11:36 AM, Aug 21, 2014 • By GEOFFREY NORMAN
The killing of James Foley was done, it seems, by someone who spoke with a British accent. This is disturbing, of course, but not surprising. The first of these ritual executions, that of Daniel Pearl, shortly after the 9/11 attacks, was organized by a man named Omar Sheikh who was born in London and educated at the London School of Economics.
This was not an anomaly, as Douglas Murray of The Spectator writes. The Jihadists have infiltrated the west in general but Britain, especially. To the point that:
Perhaps as many as 4,000 people from Britain are thought to have gone to train or fight in Afghanistan. Estimates of the number of British citizens who have gone to fight in Syria and Iraq range from just over 500 to 1,500 (a figure from Khalid Mahmood, a Birmingham Labour MP). If the larger figure is correct, it would be significantly higher than the number of Muslims currently serving in Britain’s armed forces.
And the spirit of Jihad is out in the open, unafraid, as:
In recent weeks the black flag of jihad as used by Isis has been flown openly in London — supporters of Isis have appeared on Oxford Street — and elsewhere. Just this week, the imam of a leading Welsh mosque resigned after a pro-Isis guest preacher was invited to speak at his mosque.
12:02 PM, Aug 12, 2014 • By GEOFFREY NORMAN
Comforting as it is to speak of the world in the language of policy and politics, strategy and tactics, there is this other element. This chord of madness that stirs the enemy as, for instance when, as Reuters reports:
9:30 PM, Apr 21, 2013 • By THOMAS JOSCELYN
There is still much we don’t know about the Boston Marathon bombers. It will take time to piece together a more complete picture of their backgrounds. But the investigation has taken an important turn since late last week, as U.S. intelligence and counterterrorism officials are delving into their possible ties to jihadist groups based overseas.
9:31 AM, Sep 7, 2011 • By JONATHAN SCHANZER
When al Qaeda attacked the United States on September 11, the response was swift. Saudi Arabia, home of the Wahhabi ideology that inspired 15 of the 19 hijackers, reacted somewhat more slowly.
Tarek Mehanna is an odd choice of ‘victim’ for so-called progressivesJul 25, 2011, Vol. 16, No. 42 • By SOHRAB AHMARI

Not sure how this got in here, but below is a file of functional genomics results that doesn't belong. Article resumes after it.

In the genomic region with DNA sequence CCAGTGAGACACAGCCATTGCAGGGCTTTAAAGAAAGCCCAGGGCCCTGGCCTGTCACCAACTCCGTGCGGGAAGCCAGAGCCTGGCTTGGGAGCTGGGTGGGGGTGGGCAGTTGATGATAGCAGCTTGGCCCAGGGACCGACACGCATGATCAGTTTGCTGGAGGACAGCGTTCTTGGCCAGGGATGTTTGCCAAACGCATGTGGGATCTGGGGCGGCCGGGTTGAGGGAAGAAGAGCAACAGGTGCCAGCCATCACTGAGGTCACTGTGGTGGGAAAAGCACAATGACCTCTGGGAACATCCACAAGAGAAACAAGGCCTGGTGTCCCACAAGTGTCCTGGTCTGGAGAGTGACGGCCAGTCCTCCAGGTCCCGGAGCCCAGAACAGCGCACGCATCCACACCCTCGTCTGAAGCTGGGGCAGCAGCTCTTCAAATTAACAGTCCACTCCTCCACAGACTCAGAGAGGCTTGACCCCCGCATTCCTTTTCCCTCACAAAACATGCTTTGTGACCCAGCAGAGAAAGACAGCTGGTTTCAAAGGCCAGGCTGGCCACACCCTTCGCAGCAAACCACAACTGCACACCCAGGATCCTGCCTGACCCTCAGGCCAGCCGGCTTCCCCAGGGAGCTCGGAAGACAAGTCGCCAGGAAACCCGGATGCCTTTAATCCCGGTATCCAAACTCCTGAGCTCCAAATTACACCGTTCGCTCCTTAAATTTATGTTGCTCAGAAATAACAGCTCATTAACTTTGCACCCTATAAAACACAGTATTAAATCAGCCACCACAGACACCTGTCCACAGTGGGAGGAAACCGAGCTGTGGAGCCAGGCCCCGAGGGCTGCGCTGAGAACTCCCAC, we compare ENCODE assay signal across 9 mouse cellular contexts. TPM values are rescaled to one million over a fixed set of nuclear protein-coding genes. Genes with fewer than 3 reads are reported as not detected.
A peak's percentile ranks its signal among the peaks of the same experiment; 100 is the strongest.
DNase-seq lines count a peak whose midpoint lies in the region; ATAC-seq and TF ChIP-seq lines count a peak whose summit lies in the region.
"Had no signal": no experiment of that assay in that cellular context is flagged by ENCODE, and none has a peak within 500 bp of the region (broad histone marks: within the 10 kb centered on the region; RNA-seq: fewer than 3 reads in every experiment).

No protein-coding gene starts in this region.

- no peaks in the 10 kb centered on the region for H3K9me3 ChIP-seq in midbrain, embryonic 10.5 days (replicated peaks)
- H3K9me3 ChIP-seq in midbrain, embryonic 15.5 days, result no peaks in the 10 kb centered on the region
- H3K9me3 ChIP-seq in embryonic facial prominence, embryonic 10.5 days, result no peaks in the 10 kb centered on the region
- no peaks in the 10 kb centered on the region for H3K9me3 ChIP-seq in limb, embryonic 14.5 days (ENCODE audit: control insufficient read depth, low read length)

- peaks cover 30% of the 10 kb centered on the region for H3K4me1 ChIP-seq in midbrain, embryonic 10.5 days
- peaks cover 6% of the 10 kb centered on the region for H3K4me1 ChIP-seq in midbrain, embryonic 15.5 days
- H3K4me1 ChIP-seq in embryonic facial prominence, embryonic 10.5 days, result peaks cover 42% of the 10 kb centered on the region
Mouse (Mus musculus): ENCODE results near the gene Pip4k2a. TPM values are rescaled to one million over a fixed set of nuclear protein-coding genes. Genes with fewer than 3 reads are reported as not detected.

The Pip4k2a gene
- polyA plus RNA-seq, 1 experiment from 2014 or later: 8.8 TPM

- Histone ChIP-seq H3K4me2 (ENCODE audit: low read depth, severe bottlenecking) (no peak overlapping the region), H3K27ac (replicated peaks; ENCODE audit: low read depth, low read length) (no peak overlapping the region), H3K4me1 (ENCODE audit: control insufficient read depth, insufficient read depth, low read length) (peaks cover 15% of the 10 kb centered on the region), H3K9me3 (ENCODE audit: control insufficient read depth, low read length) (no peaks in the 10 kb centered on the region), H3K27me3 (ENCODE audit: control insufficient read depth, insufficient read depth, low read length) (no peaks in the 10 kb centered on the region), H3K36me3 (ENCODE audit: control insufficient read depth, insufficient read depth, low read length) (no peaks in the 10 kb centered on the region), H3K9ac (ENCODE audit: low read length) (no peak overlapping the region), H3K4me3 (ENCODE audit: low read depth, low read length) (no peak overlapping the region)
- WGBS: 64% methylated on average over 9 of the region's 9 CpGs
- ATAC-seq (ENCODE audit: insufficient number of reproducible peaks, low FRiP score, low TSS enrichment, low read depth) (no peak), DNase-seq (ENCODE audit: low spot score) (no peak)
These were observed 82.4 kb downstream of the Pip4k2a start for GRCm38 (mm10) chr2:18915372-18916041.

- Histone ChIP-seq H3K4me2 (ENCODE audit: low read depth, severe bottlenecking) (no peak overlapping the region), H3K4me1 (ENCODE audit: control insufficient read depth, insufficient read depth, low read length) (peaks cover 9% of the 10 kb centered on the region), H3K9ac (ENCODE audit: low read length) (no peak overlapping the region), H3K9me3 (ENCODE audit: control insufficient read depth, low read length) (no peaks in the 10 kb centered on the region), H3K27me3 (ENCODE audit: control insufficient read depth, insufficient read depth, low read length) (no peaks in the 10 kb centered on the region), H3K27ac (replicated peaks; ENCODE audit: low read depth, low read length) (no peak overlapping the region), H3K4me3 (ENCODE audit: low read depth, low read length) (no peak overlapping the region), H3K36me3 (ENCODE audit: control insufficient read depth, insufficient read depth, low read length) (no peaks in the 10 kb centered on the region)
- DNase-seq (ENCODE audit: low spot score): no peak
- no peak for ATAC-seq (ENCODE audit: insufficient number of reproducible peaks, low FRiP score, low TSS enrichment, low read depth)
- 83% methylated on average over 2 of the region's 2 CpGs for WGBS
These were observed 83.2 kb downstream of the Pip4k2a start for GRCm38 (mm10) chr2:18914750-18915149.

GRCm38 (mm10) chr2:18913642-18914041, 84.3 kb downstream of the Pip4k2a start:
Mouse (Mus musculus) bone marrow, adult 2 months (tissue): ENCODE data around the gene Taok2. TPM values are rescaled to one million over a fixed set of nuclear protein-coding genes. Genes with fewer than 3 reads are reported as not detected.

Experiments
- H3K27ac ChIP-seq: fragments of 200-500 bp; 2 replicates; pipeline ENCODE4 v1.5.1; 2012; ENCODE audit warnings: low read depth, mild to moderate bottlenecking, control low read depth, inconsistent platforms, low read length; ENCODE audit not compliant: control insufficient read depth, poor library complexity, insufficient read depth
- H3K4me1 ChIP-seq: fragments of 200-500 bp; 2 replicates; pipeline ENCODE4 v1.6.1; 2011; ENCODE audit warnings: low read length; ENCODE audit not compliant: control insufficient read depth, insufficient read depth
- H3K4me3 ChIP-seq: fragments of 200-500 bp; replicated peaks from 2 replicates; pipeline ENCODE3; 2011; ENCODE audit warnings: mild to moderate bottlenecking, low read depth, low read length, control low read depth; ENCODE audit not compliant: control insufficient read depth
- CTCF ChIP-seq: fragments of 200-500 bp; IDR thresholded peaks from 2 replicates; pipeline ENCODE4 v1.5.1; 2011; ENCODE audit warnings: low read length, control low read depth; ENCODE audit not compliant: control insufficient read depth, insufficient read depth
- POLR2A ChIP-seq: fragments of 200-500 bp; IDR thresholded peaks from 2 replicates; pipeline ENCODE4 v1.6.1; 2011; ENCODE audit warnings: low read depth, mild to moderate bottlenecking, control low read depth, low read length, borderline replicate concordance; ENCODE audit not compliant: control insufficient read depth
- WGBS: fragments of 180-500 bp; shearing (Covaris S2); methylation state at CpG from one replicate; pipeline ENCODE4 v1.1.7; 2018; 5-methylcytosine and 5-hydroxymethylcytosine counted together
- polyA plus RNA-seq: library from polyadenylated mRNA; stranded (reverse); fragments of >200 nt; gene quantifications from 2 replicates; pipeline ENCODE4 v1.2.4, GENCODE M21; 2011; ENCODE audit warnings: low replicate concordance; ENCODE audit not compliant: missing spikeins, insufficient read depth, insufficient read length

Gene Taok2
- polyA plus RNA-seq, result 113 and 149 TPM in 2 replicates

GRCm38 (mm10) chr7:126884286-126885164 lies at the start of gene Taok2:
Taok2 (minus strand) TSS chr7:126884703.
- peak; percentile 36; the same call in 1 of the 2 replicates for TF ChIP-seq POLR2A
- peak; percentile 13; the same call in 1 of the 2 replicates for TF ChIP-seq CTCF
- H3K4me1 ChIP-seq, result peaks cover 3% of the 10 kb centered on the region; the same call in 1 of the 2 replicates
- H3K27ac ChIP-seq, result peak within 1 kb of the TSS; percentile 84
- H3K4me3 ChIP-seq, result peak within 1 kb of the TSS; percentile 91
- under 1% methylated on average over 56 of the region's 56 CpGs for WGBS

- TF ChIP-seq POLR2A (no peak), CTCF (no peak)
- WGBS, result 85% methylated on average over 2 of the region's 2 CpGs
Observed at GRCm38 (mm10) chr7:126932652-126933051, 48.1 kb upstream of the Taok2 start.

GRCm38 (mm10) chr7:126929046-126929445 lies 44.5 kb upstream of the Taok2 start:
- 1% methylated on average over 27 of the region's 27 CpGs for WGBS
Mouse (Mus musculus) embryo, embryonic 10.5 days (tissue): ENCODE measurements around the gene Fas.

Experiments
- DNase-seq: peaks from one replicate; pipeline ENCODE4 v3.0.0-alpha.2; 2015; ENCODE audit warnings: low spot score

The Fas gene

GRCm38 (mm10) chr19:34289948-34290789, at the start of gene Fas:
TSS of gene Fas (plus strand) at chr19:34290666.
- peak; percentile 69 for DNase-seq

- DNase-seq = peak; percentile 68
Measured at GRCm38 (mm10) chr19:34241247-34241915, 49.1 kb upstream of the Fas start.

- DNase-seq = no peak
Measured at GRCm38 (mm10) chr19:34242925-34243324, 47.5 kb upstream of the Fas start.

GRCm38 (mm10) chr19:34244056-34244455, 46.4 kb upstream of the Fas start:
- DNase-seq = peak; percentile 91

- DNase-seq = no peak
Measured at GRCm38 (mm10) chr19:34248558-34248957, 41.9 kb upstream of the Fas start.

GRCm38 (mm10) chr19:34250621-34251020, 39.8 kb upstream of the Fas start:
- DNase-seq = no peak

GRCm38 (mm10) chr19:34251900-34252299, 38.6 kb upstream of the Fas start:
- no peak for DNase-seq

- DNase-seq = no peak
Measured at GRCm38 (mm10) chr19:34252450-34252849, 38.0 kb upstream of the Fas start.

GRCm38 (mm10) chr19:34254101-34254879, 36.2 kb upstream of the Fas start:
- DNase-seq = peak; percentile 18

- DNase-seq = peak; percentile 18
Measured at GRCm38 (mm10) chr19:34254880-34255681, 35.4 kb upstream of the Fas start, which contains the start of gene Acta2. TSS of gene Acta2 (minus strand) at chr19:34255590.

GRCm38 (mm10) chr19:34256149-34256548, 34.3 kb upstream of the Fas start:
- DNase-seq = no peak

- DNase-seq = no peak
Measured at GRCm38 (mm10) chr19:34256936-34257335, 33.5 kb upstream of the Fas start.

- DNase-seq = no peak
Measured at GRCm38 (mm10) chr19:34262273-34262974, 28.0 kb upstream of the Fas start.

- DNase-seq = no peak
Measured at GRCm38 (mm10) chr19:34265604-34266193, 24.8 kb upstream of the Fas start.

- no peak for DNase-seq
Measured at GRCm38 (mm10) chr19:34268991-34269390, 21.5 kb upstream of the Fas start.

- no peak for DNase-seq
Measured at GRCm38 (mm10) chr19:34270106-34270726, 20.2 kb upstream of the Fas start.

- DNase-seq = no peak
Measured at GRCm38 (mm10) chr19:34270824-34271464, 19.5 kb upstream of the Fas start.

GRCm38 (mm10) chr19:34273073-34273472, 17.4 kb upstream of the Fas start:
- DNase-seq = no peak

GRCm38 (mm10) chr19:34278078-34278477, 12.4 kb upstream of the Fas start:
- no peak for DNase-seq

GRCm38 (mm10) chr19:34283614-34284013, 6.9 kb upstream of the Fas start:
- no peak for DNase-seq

In late March, as Boston emerged from winter, so did the city’s protest community. On the 24th of the month I watched as antiwar students joined forces with partisans of the Palestinian cause and Nation of Islam members in their immaculately pressed suits and distinctive bow ties, to gather in Dockser Hall at Northeastern University. The pretext was a community panel on prosecutorial misconduct at the Boston United States attorney’s office.
9:45 AM, May 11, 2011 • By THOMAS JOSCELYN
In the aftermath of Osama bin Laden’s death, the Washington Post ran a four-part series by men and women who had their “lives shattered and transformed by” the terror master. One of the contributors was especially curious: former Guantanamo detainee Moazzam Begg.
“Never surrender”— unless you are sued by jihadists.12:01 PM, Nov 16, 2010 • By THOMAS JOSCELYN
The UK government has decided to award seven former Guantanamo detainees millions of dollars in an out-of-court settlement, according to multiple press accounts. Why? The ex-Gitmo detainees claim that British authorities knew they were being tortured during their detention by the U.S. and other countries. And the Brits reportedly do not want their intelligence officials to become embroiled in costly and time-consuming litigation.
Al Qaeda’s law vs. Western law.7:28 AM, Nov 11, 2010 • By THOMAS JOSCELYN
“Don’t consult with anyone in fighting the Americans; fighting the devil doesn’t require consultation or prayers or seeking divine guidance.”
So said Anwar al Awlaki in a video released online on Monday. Awlaki is, of course, the notorious al Qaeda cleric who openly claims Maj. Nidal Malik Hassan (aka the Fort Hood shooter) and Umar Farouq Abdulmutallab (who tried to blow up Flight 253 on Christmas Day 2009) as his “students.”
7:50 AM, Oct 22, 2010 • By STEPHEN SCHWARTZ
The kingdom of Jordan is widely acknowledged for its internal contradictions. It accepts peace with Israel, and its intelligence service has been praised for its work against al Qaeda.
12:00 AM, Oct 22, 2010 • By ALEXANDER MELEAGROU-HITCHENS and MICHAEL WEISS
One of the problems that Britain has faced in trying to wage a liberal intellectual campaign against radical Islam is that the British catechism of multiculturalism makes doing so all but impossible.
The U.S. still needs a plan to counter jihadist web sites.12:50 PM, Sep 30, 2010 • By THOMAS JOSCELYN
Congress's Subcommittee on Terrorism, Nonproliferation and Trade held a hearing yesterday to discuss the U.S. strategy, or lack thereof, for dealing with the proliferation of jihadist web sites. In addition to dozens of sites that are explicitly dedicated to spreading jihadist ideology, al Qaeda and other like-minded organizations have become increasingly adept at using social media and highly-trafficked web sites such as YouTube to spread their message.
The Obama administration points to a “symbiotic relationship” between the Pakistani Taliban and al Qaeda.4:37 PM, Sep 8, 2010 • By THOMAS JOSCELYN
Ever since the September 11 attacks, some in counterterrorism and intelligence circles have tried to define al Qaeda narrowly, thereby limiting the scope of the organization’s threat. We’ve seen this in the recent debate over the number of al Qaeda operatives in Afghanistan, for instance.
The mosque served as a meeting ground for Islamist extremists and terrorists.6:30 AM, Aug 12, 2010 • By THOMAS JOSCELYN
On Monday, German authorities announced that they closed down the Taiba mosque in Hamburg. The mosque achieved infamy as home to several of the 9/11 plotters under its previous name -- Al Quds.